It could appear initially to most patients and even practitioners that ONB should be the standard diversion following radical. However, clinical experience shows that ONB has functional limitations  and that its rate of complications in the long term is substantial and possibly higher than that of IC [12,13]. On the other hand, a pouching system can be in some patients significantly detrimental to their body image with secondary consequences on various daily activities. There are no randomized studies – which are non-feasible - and patients cannot be their own controls as they will never experience the other UD. Secondly, appraising the impact of a specific UD on QoL and moreover comparing the impact of different UDs is a complex issue where various baseline characteristics including age, disease stage and socio-cultural aspects may constitute a substantial source of heterogeneity. As for the impact of UD evaluation, we decided to use a validated, self-administered and specific questionnaire. Although the BCI questionnaire is more specific in the context of this study than a generic instrument, it is still subject to limitations, one being the gender neutral questions that cannot identify issues comparing men and women particularly for the sexual domain. Additionally, we added a VAS to assess patient’s overall satisfaction and a 10-item body-image questionnaire [5,6].
This study has several limitations. Questionnaire response rates reduced over time despite reminders. This is a potential source of bias as we could not gather information about the non-responders group beyond age and gender. Selection bias related to the non-randomized design of this study was clearly reflected by the finding that average age was higher in those patients choosing to undergo IC for their diversion, although this reflects real-world clinical practice.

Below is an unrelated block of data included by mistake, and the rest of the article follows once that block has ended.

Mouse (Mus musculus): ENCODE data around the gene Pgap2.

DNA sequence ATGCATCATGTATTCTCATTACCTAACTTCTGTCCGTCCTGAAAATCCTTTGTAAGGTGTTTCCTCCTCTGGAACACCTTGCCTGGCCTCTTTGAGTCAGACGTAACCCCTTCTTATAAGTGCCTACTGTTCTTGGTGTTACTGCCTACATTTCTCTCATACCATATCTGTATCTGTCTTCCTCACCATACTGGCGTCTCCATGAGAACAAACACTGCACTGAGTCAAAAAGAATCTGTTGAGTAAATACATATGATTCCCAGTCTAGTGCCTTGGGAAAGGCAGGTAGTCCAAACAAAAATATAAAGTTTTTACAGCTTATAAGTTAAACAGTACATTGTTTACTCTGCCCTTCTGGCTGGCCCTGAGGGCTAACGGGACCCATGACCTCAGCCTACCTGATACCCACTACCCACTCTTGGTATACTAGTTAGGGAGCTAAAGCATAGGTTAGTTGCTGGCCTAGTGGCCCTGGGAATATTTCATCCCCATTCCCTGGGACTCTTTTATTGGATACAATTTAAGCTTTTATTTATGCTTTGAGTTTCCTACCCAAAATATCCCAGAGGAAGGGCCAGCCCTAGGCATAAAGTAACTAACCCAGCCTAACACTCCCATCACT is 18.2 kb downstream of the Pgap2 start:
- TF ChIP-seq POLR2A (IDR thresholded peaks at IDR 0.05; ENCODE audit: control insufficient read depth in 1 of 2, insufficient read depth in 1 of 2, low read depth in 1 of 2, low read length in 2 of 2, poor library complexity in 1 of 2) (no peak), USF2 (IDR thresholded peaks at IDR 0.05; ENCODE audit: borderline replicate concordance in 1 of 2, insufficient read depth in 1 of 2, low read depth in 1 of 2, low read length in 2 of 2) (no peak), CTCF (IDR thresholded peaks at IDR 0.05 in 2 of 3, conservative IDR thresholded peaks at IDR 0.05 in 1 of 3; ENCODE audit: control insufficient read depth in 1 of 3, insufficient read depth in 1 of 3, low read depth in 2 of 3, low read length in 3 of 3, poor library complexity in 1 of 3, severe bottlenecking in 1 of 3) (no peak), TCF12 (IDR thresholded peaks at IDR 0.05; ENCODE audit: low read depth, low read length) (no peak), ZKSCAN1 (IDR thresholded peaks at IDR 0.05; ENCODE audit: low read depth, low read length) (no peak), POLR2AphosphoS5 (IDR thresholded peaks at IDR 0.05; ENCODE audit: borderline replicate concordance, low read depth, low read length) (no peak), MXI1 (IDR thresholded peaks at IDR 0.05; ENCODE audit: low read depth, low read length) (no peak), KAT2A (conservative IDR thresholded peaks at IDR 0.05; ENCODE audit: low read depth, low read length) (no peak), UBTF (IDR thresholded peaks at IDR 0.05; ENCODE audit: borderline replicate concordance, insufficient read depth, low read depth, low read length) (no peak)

Several studies aimed to evaluate QoL following different UD. Common limitations included non-validated health related quality of life (HRQOL) instruments, use of general HRQOL instruments only, lack of baseline data, cross- sectional analysis, and retrospective study design . Most of these studies concluded that there was no evidence that one form of urinary diversion was superior to another based on HRQOL outcomes [14-17]. Few studies on the other hand reported marginal quality of life advantages with ONB [18-20] or conversely showed a better QoL for IC [6,21]. Several hypotheses could explain the outcome differences between the studies such as different populations, different study design (retrospective or prospective cohorts), different follow-ups, but also different means of evaluating QoL. We have recently published a systematic review on IC and ONB comparison and the main finding was that IC patients demonstrated a better HR-QoL in urinary outcomes than ONB patients .
Even if the results of this study reflect partly the age difference between groups, they showed an advantage for the neobladder diversion regarding body image but an advantage for the ileal conduit diversion regarding functional urinary health. Beside these items, no difference was demonstrated for bowel and sexual domains as well as overall self-assessed diversion satisfaction. The type of diversion should follow a shared decision between an informed patient and health staff and ileal conduit should not be reduced to the rank of an alternative in case of ONB contra-indication.